Reptiles

black baby sea turtle moving across the sand
Kemp's Ridley Sea Turtle - Padre Island National Seashore

NPS Photo

Reptiles may not be the first animals you think of when imagining the kinds of species that inhabit coastal and Great Lakes national parks, but these fascinating creatures are an important part of aquatic and nearshore ecosystems. Unlike mammals, reptiles are “cold-blooded,” which means that they can’t regulate their body temperature internally. Coastal and Great Lakes national parks provide many opportunities to learn about this process and the ways in which reptiles have adapted to both hot and cold environments.

In addition to the more common lizards and snakes, parks like Everglades are home to alligators and crocodiles – ancient species relatively unchanged since the time of the dinosaurs. These top predators act as habitat engineers, because their digging provides water holes that many species rely on in the dry season. Sea turtles are also an ancient species, and have long been an inspiration for people all over the world to protect beach habitat. Although sea turtles spend most of their lives in the ocean, they return to nest in the beaches where they hatched – beaches that are found in parks like Dry Tortugas and Padre Islands.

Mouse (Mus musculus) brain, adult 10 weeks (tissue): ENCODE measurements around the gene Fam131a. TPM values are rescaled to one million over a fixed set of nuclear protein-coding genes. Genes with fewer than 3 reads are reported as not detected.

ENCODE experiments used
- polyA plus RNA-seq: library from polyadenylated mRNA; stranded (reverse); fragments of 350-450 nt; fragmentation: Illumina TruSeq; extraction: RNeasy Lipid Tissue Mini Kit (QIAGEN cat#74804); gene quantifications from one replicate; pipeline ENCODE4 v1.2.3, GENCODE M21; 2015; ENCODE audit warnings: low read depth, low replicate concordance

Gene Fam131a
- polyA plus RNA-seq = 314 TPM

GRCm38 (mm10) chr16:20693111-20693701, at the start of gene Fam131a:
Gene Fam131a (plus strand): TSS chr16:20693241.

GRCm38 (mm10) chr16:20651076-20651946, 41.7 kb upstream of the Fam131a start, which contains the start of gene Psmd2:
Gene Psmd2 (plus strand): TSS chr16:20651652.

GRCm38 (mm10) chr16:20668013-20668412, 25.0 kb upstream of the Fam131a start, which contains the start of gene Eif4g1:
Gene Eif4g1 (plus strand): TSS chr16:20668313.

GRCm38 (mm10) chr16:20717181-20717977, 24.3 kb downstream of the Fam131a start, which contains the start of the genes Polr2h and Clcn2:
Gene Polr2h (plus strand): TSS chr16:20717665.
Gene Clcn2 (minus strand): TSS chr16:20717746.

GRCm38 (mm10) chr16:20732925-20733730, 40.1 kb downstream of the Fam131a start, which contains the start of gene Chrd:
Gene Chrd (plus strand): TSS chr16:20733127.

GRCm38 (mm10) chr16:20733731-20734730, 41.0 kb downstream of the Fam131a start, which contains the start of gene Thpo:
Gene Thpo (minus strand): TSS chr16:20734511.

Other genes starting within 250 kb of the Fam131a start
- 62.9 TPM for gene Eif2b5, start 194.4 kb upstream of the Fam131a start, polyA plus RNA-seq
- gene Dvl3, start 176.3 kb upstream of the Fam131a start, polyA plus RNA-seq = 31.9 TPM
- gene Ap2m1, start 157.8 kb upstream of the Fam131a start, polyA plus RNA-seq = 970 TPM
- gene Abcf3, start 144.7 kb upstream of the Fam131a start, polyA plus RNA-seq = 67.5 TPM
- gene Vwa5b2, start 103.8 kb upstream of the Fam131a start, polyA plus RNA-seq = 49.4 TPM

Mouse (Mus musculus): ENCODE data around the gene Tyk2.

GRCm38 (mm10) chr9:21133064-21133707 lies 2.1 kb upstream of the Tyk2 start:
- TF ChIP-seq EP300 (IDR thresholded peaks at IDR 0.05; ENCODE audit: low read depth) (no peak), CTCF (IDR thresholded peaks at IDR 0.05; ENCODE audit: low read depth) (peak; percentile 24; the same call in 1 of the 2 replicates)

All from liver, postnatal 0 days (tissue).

Unfortunately, sea turtles, alligators, and other marine reptiles face many threats, including habitat destruction, marine debris, use of their body parts for commercial products like alligator hand-bags and turtle soup. National parks not only protect essential habitat for these animals, they also give us a chance to learn more about and appreciate these ancient creatures with which we share the planet.

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